Every year, more than 100 million Americans organize their documents, file their taxes, and pay what they owe or receive a refund. Given the sheer number of people doing this, it’s only natural that a whole industry has popped up around filing taxes for people and helping them avoid an audit. For this unfortunate service, Americans paid over $11 billion in 2022 alone — on top of whatever taxes they may have owed. If Americans are paying so much money to prepare their taxes, then surely it must be a difficult process, right? In reality, there are a number of free options that many people can use to save money. As always, there are positive and negative sides to consider about these choices.
The Free Options
It’s always worth considering what’s available to you when it’s time to do your taxes. In most cases, you need to file two different sets of taxes: federal and state. While all American taxpayers share the same federal regulations, state taxes vary depending on where you live and work. The simplest setup is to have lived and worked only in one state, but it can get more complicated if you’ve moved or you cross state lines to get to work.
Even though the software may not be glamorous, there are several options that let you file taxes for free from your home.
- Pen and Paper — This old-fashioned method has certainly fallen a bit out of favor in the past few decades. Nevertheless, whether you pay for a service or not, all you’re really doing when filing your taxes is filling out the forms that the IRS requires you to submit. The forms themselves are somewhat complicated, but if you’re willing to take the time — and the risk — to fill it out yourself, you will pay no more than what you owe in taxes. Bear in mind that you will also have to fill out the tax forms required by any states where you lived or worked during the tax year.
- IRS Free File — The IRS has partnered with a number of different tax preparation companies to provide free online options to file your taxes. These online options are generally comprehensive but vary depending on how user-friendly they are. Additionally, these companies will offer the basic services for free but may not necessarily give you everything you need to feel comfortable with the process. The IRS provides links to various companies, but there are some restrictions related to the state you live in and how much money you make. The website generally lists these restrictions, but double-check to ensure that you’re selecting a service that is free for people from your state who make as much money as you do.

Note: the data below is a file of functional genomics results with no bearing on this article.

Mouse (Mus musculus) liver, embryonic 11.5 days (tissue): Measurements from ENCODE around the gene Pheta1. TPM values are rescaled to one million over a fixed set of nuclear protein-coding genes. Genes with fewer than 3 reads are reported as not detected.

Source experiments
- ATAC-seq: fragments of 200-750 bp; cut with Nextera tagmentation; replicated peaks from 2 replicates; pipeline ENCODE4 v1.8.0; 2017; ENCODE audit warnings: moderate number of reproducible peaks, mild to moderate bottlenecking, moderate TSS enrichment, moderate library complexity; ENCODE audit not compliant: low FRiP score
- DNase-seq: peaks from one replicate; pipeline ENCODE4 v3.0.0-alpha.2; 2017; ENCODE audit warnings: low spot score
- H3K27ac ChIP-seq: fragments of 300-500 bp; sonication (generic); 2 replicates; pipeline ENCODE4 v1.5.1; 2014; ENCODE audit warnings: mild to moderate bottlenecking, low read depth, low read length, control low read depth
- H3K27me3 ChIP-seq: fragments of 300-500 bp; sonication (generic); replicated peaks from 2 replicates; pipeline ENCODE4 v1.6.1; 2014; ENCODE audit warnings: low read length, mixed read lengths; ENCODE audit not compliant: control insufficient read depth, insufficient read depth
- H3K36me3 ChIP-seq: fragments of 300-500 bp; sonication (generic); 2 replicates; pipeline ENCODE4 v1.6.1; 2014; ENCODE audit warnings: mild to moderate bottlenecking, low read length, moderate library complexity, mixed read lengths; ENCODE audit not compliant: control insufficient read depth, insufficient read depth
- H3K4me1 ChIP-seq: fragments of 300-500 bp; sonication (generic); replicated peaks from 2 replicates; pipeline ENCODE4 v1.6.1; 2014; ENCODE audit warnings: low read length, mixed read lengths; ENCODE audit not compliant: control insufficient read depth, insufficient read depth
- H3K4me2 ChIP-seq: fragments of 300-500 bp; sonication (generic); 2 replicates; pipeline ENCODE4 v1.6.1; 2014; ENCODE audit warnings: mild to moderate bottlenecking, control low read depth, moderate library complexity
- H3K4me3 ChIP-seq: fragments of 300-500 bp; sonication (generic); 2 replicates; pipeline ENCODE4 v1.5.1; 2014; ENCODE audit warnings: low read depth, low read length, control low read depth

Benefits of Self-Filing
The act of filing your own taxes is known as “self-filing.” There are several legitimate advantages, which explains why millions of Americans choose this method each year. After all, since you’re paying a significant amount of money from your paycheck, you may want to consider saving money by not buying expensive tax preparation software or services. Consider several ways that choosing a free filing method can help you.
- Avoid any payments to software companies and accounting firms.
- Know exactly what information is being submitted to the IRS.
- Control exactly when your documents are submitted.
- File your taxes easily if you have a single stream of income.
- Process your taxes at any time of day or night.
- File your taxes from the comfort of your home.
These benefits are the primary reasons why Americans choose self-filing methods instead of tax preparers.
Disadvantages of Self-Filing
Very few things in life are objectively better in every way than the alternatives. Usually, you have to decide between competing goods and determine which is the best overall for you and your needs. Tax preparation is one of those things. Although you have to pay for assisted filing services, it can help you mitigate the disadvantages of self-filing.
- You increase your risk of making an error, exposing yourself to fees, re-filing, interest, or even an audit.
- You are on your own if you get audited, whereas many paid services offer audit protection guarantees.
- The more sources of income you have, the more forms you’ll have to fill out and cross-reference.
- You may miss common and obscure deductions or tax credits that could save you thousands of dollars.
- You won’t receive advice on better managing your money in the following years to reduce your tax burden.
The impact of these disadvantages can be significant, especially for those who make money as freelancers, run a business, or rent properties. If you make a mistake when self-filing, it can cost you a lot of money and productive time to resolve. Given that the IRS received a greater than $45 billion boost to its enforcement budget, now may be a good time to carefully weigh the positives and negatives of free filing. Free filing may be a safe bet if your taxes consist of a single W-2. On the other hand, if your revenue comes across several streams and it’s hard to keep track of the moving parts, you may want to invest a few hundred dollars into a licensed tax professional or purchase software that comes with an audit protection guarantee. No matter what you choose, make sure to file your taxes by the middle of April!